This project is part of the individual strand of JISC’s and the Higher Education Academy’s Open Educational Resources programme. This pilot programme has been designed to support institutions, consortia and individuals to release open educational resources for use and repurposing worldwide, by assisting the development of appropriate processes and policies to make this process an integral part of the learning material creation workflow. What follows is an extract from the aims and objectives of this project.
Aims and objectives
- The project will turn a comprehensive survey course in Early Modern Low Countries history, from the late Middle Ages to the end of the 18th century, into a multimedia and Web 2.0 enriched Open Educational Resource (OER), published on the internet and freely available for anyone. In doing so it will create an important teaching and learning resource not only for the strategically important and vulnerable subject area Dutch Studies (as part of Modern Foreign Languages, as defined by HEFCE) but also for all learners with an interest in this European neighbour region of the UK, whose early modern history was closely intertwined with that of Britain (e.g. for students of British or European history). Consequently, a special focus of the OER will be put on relations between the Low Countries and the Anglophone world.
- Drawing on the expertise UCL Dutch Department has accumulated as the lead institution in the inter-university cooperative teaching and learning programme VirtualDutch, the project aims at integrating the existing learning and teaching materials from the proposer’s survey course in early Low Countries history, DUTC1011 Aspects of the history of the Low Countries which is currently taught as a web-enhanced face-to-face course to undergraduate students at UCL, and a series of multimedia learning objects which have been created in the context of VirtualDutch, within a seamless open learning environment. A range of Web 2.0 services and tools will be used including MIT’s timelines, VUE, Flickr, Google Groups, Youtube, SlideShare and VirtualDutch’s own self-access study packs.
- The existing teaching and learning materials of this course (worth 0.5 UCL course units = 7.5 ECTS) will form the basis of the proposed Open Educational Resource (OER), providing a general survey of economic, social, political and cultural developments in the Low Countries. They include: a) Intended learning outcomes and objectives; b) course outlines, reading lists, and digitised course readings; c) session presentation slides and lecture texts; d) a primary source workshop; e) an essay-writing workshop; f) a directory of commented web resources and background readings; and g) self-test quizzes, essay tasks, revision and exam materials.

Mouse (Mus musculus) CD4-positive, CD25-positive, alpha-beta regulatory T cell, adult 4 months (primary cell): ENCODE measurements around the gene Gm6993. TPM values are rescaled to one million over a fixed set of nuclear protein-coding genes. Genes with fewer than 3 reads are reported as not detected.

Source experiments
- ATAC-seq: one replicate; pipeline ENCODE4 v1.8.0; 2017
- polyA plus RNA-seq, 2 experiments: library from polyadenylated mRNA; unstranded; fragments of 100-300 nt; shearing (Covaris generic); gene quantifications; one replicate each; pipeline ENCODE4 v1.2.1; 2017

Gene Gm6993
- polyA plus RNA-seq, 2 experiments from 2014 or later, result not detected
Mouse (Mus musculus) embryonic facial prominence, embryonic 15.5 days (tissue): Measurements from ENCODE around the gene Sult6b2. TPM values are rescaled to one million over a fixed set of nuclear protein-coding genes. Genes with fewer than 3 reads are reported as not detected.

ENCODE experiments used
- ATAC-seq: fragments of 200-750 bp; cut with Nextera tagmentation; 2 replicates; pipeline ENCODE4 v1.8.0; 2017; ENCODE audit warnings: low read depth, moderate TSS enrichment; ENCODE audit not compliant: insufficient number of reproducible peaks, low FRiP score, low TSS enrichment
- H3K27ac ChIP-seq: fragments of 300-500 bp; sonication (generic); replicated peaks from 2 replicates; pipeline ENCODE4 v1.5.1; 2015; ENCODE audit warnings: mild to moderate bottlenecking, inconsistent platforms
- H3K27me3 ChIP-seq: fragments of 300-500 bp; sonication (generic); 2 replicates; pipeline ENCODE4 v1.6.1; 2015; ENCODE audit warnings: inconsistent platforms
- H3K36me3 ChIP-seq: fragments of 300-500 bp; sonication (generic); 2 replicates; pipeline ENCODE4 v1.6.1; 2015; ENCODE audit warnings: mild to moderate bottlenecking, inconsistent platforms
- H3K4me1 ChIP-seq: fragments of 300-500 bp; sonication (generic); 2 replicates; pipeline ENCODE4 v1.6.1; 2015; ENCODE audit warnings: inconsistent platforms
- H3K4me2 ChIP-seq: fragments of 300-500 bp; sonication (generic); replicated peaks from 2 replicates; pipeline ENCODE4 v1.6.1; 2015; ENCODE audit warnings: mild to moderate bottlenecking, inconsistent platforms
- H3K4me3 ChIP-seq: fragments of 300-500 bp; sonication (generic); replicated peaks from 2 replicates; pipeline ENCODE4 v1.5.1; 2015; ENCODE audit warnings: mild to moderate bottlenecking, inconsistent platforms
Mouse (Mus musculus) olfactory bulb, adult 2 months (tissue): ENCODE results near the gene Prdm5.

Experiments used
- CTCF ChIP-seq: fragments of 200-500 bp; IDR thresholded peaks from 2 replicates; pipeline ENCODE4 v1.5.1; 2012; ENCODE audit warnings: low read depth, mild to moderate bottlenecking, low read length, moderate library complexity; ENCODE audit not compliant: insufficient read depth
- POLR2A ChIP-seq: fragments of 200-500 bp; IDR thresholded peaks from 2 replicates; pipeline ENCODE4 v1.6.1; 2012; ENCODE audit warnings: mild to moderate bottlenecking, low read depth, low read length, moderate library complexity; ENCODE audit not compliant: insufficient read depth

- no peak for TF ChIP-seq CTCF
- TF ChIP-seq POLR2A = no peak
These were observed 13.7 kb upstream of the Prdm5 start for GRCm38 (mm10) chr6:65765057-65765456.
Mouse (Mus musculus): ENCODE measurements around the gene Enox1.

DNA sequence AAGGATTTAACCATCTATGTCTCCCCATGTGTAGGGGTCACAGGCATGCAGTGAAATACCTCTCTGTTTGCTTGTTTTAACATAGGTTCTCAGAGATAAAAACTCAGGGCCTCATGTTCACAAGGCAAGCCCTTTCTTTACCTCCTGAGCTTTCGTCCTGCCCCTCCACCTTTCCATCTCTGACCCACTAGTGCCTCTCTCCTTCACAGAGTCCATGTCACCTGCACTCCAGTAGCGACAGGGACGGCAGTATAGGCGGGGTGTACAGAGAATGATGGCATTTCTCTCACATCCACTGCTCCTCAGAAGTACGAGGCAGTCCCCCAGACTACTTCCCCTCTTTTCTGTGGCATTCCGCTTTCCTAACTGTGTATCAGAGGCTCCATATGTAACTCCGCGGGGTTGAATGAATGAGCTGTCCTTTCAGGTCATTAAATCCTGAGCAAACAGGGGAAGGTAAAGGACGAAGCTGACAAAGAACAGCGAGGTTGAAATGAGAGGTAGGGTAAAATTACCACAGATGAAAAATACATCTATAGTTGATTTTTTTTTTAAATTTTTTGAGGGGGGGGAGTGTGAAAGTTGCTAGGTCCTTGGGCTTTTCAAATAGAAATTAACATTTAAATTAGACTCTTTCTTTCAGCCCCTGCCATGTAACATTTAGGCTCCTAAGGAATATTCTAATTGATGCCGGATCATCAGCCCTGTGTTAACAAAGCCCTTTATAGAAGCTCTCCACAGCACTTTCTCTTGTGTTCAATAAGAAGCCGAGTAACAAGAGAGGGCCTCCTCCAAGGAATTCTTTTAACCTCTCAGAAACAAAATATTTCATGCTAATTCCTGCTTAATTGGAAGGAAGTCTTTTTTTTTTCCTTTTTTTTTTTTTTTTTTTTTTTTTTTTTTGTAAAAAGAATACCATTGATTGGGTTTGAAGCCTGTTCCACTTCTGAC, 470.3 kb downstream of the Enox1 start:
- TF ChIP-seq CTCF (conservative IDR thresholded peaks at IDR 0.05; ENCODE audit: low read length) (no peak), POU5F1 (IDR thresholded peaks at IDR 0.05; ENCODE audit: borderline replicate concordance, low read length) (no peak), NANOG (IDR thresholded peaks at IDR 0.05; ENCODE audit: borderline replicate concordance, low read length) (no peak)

- Multimedia teaching and learning objects which have been created in the context of VirtualDutch in previous years and which will be incorporated in the proposed integrated open learning environment are: a) two self-access multimedia study packs, one on beginners and one on advanced level, using a key historical document from the period, the Act of Abjuration of 1581, the formal declaration of independence of the Low Countries from the Spanish king, Philip II, and related pictorial material to help understanding the Dutch Revolt in the 16th century (in both English and Dutch); b) two study packs on the self-conception of the early modern Netherlands: the first on the ‘Batavian Myth’, tracing the way the Dutch, from the sixteenth century onwards, defined their collective identity with reference to their ancestors, the Batavians of Roman times; and the second on the maritime colonial expansion of the Netherlands which has acquired canonical status in Dutch historical consciousness; and c) a self-access reading skills course in 17th century Dutch, aimed at English-speaking university students and researchers who want to teach themselves to read early modern Dutch sources.
- These resources will be complemented by an interactive multimedial timeline on Anglo-Dutch relations from antiquity to 1830, which will be created using MIT’s Simile technology on the basis of the 300-page manuscript The Stranger’s case : a timeline of Cross-Channel Interactions by Jaap Harskamp, curator of the Dutch and Flemish collections at the British Library, in which he has compiled and annotated a comprehensive list of over 800 events relating to Anglo-Dutch relations throughout the centuries, drawing on a huge variety of sources. Dr Harskamp has donated this manuscript to UCL for this purpose.
- All elements will be synergetically combined in a resource-rich but directed learning environment, which will also involve some adjustment of the existing contents and formats. The project will use freely available Web 2.0 tools and services and be based on open and transferable standards (e.g. SCORM, AICC) which can be delivered by a variety of platforms and Virtual Learning Environments, e.g. via UCL’s or VirtualDutch’s own Moodle server (freely available without login requirement) and deposited on JISC’s JorumOpen server. The outputs will be licensed under a suitable CreativeCommons license (e.g. CC attribution licence) and open for re-use and re-purposing.